pdf Download PDF

China in Xi’s “New Era”

China is one of the few countries in the world today that does not even pretend to choose its leading national officials through direct popular elections. Instead, leadership changes are typically made by the National Congress of the Chinese Communist Party (CCP), which meets every five years. Hence the Journal of Democracy, which generally covers developments in democratic or electoral authoritarian countries in the aftermath of elections, has regularly published analyses of political change in China in the aftermath of Party Congresses.

The CCP’s Nineteenth Party Congress, held in October 2017, proved to be one of the most momentous in decades. It not only reaffirmed and deepened the shifts toward greater authoritarianism in internal politics and governance that General Secretary Xi Jinping had initiated since coming to power in 2012, but also unveiled a new face of Chinese foreign policy. As Xi made clear in a marathon speech lasting almost three and a half hours, China will be taking a more assertive and confident posture toward the rest of the world, one that matches the CCP’s exalted sense of China’s accomplishments at home.

The importance that Xi attributed to the new direction heralded in his speech was emphasized by his repeated use of the phrase “new era,” which he invoked 34 times, including in the title of his remarks. The phrase also appears in the label for Xi’s theoretical contribution, now enshrined in China’s constitution as “Xi Jinping Thought on Socialism with Chinese Characteristics for the New Era.” What, then, is the rest of the world to expect from China in this “new era”?

Our analysis in the pages that follow begins with an essay by Susan Shirk recapping the Nineteenth Party Congress and assessing the internal shifts that it has initiated or accelerated. The most consequential shift is captured by the title of her essay, “The Return to Personalistic Rule.” After more than three decades in which the CCP sought to institutionalize a degree of collective leadership by, among other measures, respecting term limits for its top officials, these efforts have been reversed with startling suddenness.

Numerous observers had concluded from the failure of the Party Congress to add a plausible successor to the Standing Committee of the Politburo that Xi might be toying with the idea of extending his time in office beyond his second term, due to end in 2022. But most analysts were taken by surprise when China’s legislature, the National People’s Congress, voted in early 2018 to remove from the constitution the provision that limited the country’s presidency (a post also held by Xi) to two consecutive five-year terms. With this restriction lifted, it is now widely [End Page 20] expected that Xi will seek to be president for life. Shirk also explores other changes that have brought Xi a degree of power not seen in China since the days of Mao Zedong.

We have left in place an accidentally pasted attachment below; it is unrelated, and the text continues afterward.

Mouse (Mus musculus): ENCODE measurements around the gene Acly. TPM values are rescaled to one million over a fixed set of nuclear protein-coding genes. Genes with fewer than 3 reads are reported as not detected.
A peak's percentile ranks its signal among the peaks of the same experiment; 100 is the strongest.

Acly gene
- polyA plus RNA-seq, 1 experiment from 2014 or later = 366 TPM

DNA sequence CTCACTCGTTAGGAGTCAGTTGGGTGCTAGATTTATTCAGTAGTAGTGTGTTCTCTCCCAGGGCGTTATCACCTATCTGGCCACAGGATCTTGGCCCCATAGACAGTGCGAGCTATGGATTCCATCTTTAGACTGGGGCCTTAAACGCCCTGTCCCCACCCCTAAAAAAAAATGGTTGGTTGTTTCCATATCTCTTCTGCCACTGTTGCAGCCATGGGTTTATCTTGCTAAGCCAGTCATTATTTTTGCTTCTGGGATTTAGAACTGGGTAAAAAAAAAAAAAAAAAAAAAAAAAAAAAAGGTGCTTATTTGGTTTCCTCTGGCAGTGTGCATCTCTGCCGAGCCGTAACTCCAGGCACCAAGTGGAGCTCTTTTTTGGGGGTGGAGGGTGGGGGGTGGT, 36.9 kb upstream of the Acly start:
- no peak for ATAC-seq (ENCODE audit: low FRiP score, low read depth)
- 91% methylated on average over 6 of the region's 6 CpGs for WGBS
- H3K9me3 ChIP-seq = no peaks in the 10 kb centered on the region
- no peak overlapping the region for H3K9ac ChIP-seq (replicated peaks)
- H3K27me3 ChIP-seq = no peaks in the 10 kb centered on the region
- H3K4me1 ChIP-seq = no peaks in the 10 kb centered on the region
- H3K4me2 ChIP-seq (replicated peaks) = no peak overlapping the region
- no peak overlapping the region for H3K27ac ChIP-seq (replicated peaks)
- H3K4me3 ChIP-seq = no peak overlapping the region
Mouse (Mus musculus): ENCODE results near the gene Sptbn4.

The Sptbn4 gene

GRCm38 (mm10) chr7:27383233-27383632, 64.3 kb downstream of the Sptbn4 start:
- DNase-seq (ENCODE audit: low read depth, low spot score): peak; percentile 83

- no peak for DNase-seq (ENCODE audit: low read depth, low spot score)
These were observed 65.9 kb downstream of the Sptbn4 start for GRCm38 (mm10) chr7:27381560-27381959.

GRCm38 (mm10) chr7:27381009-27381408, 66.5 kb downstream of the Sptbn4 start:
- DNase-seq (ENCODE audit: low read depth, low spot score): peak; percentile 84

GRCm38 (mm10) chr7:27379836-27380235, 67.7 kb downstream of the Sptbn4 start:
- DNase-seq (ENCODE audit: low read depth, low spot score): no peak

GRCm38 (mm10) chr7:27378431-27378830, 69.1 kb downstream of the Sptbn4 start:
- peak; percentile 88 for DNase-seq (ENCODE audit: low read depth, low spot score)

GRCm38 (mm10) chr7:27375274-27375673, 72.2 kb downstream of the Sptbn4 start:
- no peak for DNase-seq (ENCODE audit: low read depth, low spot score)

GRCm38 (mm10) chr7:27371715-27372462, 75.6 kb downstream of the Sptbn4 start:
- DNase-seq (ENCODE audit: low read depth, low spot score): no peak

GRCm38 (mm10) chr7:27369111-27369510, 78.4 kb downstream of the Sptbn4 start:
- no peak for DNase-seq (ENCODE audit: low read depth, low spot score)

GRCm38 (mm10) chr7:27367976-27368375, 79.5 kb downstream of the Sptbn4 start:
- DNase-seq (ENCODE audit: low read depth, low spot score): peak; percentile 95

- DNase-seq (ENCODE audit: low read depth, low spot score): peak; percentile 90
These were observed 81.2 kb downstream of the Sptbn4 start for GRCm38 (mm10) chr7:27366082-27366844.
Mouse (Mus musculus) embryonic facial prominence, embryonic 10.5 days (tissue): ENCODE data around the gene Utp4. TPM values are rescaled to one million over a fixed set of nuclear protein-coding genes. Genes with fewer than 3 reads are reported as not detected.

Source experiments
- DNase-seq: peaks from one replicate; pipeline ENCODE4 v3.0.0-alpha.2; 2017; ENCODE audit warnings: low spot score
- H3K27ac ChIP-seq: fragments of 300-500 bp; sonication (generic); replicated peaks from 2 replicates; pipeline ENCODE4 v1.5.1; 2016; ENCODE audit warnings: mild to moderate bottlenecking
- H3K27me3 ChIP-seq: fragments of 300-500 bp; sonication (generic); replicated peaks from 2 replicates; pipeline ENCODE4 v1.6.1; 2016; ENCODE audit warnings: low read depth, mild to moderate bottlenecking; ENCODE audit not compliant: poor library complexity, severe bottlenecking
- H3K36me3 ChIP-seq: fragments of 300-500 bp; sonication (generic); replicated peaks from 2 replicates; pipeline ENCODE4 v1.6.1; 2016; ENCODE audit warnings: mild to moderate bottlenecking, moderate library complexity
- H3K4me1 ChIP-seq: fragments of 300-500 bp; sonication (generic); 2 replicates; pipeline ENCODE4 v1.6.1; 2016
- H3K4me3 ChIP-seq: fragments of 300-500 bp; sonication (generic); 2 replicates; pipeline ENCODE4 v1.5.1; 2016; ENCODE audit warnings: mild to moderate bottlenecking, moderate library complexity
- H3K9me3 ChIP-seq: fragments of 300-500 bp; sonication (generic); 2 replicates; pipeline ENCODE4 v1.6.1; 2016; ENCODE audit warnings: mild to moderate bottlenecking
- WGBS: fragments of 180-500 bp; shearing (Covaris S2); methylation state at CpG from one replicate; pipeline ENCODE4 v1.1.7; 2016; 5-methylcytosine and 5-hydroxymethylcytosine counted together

There follows a set of articles that focus on China’s role in the world. As Minxin Pei points out, China’s foreign policy in the post-Mao era had been largely one of restraint, calculated to allow the country to focus on its own internal development. Pei contends that in recent years, especially since Xi came to power in 2012, Chinese foreign policy has embraced a new strategy aimed at “undermining the Western liberal order while reaching for PRC hegemony in Asia and the expansion of Chinese influence worldwide.” He traces the growth of Chinese ambitions in the areas of economic power, military power, and “soft” (or “sharp”) power.

One sign of China’s increasing boldness on the world stage is its new readiness to tout itself as a model. As Xi put it in his speech, China is “blazing a new trail for other developing countries to achieve modernization. It offers a new option for other countries and nations . . . and it offers Chinese wisdom and a Chinese approach to solving the problems facing mankind.”

The appeal of the Chinese example, of course, comes primarily from China’s economic success at home and its capacity to provide investment and assistance abroad. Pei’s essay includes an analysis of China’s foreign-assistance policies, including its Belt and Road Initiative (BRI). A separate essay by Shanthi Kalathil examines the BRI and explores the impact on both the theory and practice of development of China’s rising eminence in this field.

Next come four short essays looking at China’s attempts to spread its influence in particular countries or regions. Australia and New Zealand are two of the countries in which China’s activities have recently provoked sharp concern and heated internal debate: John Fitzgerald reports on the controversy in Australia, while Anne-Marie Brady presents a view from New Zealand. Singapore is a small country in China’s shadow; as Donald Emmerson recounts, however, it has not been afraid to stand up to Chinese encroachment. The Central and East European region is not generally thought of as a target for Chinese influence, but Martin Hala shows how rapidly Beijing’s involvement there has spread.

In the concluding essay, Orville Schell argues that, despite the un-democratic attitudes and policies of its current leadership, China can draw upon a rich “treasury of democratic thinking” that dates back to the late-nineteenth and early-twentieth centuries, as well as to the intellectual ferment of the 1980s. He closes on a hopeful note: “This heritage may be buried but it is not dead, and when recovered will be able to serve as an inspiration for generations to come.” At present, however, the prospects for democracy in China appear grim. [End Page 21]

–The Editors